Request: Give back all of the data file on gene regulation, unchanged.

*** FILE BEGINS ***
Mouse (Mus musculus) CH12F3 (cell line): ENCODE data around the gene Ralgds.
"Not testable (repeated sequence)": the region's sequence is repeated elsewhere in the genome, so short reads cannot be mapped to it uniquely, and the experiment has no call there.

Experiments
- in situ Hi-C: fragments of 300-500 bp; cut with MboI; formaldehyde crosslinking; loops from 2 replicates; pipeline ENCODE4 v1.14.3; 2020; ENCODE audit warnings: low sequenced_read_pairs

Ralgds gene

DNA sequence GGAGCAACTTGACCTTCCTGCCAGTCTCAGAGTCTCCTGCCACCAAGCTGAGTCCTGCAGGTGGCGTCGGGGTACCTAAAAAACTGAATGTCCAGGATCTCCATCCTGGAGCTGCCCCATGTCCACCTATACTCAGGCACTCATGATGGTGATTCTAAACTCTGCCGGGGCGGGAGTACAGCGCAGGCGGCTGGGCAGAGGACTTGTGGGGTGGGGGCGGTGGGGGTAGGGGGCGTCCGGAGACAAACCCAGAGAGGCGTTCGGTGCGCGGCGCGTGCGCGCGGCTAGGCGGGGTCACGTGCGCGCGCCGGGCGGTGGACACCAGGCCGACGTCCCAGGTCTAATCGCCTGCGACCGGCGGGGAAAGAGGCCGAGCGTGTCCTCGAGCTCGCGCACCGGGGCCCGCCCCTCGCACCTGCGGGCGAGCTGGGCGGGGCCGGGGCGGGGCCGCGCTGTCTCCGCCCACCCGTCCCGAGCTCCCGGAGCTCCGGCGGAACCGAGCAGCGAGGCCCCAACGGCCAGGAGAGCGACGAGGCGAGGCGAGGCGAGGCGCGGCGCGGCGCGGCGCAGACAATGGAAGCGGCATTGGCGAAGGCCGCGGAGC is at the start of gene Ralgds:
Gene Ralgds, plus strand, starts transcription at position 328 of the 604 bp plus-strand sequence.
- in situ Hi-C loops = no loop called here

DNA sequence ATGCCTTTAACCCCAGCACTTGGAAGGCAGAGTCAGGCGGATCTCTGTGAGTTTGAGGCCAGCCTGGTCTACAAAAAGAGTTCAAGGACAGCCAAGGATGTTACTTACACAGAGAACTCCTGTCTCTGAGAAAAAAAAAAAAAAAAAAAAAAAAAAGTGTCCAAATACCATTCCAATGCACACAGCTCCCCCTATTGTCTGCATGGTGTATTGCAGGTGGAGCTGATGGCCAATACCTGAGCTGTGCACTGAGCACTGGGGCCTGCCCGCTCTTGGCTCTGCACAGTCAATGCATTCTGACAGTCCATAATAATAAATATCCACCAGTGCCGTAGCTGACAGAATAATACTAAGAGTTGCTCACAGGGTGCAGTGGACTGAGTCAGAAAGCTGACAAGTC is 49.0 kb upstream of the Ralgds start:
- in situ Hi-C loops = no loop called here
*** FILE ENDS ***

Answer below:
Mouse (Mus musculus) CH12F3 (cell line): ENCODE data around the gene Ralgds.
"Not testable (repeated sequence)": the region's sequence is repeated elsewhere in the genome, so short reads cannot be mapped to it uniquely, and the experiment has no call there.

Experiments
- in situ Hi-C: fragments of 300-500 bp; cut with MboI; formaldehyde crosslinking; loops from 2 replicates; pipeline ENCODE4 v1.14.3; 2020; ENCODE audit warnings: low sequenced_read_pairs

Ralgds gene

DNA sequence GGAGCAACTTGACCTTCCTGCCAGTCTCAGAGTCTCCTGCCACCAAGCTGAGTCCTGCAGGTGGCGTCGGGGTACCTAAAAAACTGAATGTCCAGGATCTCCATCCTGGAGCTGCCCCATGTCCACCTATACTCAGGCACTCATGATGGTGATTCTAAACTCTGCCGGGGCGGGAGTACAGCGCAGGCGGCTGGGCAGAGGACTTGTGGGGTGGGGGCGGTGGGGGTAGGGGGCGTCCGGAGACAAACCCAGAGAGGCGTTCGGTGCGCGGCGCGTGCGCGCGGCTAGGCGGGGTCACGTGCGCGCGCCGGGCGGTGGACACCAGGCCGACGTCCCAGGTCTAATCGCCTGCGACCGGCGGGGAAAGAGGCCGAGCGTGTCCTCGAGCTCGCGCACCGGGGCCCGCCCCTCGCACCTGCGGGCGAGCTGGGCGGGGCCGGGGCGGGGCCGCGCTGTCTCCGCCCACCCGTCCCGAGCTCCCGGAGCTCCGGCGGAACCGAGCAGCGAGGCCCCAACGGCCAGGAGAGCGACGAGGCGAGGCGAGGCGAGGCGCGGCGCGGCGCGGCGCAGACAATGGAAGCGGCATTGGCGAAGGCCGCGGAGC is at the start of gene Ralgds:
Gene Ralgds, plus strand, starts transcription at position 328 of the 604 bp plus-strand sequence.
- in situ Hi-C loops = no loop called here

DNA sequence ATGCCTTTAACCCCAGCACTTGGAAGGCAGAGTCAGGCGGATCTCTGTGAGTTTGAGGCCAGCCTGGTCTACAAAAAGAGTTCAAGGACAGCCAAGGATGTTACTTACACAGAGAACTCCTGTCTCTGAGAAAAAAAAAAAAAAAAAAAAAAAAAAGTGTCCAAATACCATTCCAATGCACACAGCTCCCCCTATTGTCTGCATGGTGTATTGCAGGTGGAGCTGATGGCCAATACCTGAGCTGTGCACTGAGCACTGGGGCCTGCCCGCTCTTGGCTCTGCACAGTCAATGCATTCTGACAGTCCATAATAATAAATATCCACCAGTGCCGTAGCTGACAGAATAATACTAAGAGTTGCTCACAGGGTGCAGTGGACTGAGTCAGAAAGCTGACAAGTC is 49.0 kb upstream of the Ralgds start:
- in situ Hi-C loops = no loop called here